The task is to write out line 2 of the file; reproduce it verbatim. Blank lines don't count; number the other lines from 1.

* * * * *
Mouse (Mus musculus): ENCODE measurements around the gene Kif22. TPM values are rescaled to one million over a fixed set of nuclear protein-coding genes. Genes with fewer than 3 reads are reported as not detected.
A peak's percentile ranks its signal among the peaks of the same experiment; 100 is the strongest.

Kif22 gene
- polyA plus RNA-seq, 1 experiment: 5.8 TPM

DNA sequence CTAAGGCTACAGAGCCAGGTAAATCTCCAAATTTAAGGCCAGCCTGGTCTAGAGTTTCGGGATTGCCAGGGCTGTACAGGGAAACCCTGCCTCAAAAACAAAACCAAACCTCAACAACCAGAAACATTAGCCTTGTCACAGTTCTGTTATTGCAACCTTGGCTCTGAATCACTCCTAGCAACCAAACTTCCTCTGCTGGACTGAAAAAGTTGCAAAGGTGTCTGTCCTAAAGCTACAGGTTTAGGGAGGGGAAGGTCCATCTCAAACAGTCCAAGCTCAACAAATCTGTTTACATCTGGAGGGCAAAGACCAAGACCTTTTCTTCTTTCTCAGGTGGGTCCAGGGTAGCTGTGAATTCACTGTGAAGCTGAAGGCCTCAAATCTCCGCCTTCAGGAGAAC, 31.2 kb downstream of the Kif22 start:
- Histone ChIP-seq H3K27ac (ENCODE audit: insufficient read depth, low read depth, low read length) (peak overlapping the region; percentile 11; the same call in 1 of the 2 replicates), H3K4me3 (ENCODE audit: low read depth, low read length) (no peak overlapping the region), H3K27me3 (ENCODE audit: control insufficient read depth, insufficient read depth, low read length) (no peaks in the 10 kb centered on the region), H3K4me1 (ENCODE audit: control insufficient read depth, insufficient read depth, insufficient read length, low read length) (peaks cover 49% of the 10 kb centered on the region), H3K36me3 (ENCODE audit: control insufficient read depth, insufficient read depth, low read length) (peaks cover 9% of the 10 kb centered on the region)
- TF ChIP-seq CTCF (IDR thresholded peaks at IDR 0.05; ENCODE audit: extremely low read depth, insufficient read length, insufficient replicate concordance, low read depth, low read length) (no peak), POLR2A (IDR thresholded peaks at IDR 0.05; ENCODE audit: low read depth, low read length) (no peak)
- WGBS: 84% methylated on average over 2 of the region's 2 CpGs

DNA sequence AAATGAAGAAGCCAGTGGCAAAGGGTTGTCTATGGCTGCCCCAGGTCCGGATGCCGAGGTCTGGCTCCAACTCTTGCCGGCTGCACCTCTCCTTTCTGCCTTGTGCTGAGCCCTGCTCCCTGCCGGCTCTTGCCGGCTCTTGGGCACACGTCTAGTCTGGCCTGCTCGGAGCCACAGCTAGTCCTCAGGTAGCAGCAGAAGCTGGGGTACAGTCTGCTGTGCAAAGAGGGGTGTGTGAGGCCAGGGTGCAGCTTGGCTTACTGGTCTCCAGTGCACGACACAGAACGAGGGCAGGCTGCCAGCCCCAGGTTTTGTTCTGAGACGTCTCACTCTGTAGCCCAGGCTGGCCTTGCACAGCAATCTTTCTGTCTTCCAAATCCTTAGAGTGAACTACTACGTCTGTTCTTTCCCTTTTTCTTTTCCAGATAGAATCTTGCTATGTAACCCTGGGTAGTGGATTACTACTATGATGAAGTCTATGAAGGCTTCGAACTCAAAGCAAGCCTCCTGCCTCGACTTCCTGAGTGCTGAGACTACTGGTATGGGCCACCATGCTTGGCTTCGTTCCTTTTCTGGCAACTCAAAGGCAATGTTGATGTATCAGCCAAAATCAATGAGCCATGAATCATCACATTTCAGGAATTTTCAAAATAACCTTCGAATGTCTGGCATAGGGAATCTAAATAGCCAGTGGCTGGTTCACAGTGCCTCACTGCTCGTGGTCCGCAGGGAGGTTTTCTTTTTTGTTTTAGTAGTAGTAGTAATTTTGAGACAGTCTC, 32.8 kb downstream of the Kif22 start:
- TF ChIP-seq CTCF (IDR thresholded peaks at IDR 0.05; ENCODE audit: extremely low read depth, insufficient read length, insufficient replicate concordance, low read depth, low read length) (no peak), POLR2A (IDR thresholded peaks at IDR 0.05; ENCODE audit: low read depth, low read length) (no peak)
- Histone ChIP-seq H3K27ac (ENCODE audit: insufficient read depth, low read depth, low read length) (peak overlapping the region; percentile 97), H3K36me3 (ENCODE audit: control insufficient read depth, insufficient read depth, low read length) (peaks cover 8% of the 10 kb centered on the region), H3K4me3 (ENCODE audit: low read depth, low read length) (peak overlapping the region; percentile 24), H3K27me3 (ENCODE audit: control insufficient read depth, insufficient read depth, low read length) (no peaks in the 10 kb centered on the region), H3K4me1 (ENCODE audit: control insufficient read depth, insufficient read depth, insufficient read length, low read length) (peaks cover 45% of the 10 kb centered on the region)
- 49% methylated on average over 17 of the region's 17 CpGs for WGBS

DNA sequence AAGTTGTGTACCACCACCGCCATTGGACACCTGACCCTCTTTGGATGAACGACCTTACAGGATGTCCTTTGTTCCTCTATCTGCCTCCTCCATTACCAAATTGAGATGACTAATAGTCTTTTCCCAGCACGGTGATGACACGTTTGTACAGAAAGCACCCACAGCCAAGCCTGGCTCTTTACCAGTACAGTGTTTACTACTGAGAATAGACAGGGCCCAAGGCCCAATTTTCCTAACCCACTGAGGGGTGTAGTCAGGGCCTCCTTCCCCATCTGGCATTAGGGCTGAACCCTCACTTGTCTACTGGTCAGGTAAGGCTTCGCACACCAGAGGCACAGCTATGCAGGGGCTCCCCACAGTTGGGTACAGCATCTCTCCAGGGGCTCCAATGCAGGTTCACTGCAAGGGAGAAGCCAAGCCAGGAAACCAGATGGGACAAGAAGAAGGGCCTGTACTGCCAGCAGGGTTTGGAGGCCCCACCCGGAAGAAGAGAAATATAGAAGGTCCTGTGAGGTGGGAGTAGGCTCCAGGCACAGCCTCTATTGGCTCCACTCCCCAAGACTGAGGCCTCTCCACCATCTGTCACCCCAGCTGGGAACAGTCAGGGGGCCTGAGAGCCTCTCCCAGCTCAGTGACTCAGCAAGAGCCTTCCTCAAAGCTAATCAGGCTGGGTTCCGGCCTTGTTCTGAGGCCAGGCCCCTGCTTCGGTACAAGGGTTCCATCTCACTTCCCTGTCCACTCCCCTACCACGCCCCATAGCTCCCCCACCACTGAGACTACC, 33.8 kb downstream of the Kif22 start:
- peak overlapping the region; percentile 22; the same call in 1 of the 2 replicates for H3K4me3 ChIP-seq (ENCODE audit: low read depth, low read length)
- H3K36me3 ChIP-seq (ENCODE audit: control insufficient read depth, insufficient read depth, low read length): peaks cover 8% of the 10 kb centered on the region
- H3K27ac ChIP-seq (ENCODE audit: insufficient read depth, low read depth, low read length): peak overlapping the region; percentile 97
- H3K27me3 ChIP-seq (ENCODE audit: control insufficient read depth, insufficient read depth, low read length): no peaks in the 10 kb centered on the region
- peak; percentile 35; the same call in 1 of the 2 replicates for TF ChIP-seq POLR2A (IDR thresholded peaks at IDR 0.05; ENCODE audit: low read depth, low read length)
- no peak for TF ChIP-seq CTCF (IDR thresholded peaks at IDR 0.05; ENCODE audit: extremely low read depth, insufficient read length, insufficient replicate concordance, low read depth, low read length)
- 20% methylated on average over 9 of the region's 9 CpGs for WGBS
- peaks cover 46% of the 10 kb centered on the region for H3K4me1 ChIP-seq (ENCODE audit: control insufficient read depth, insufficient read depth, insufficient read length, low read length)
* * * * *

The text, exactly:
A peak's percentile ranks its signal among the peaks of the same experiment; 100 is the strongest.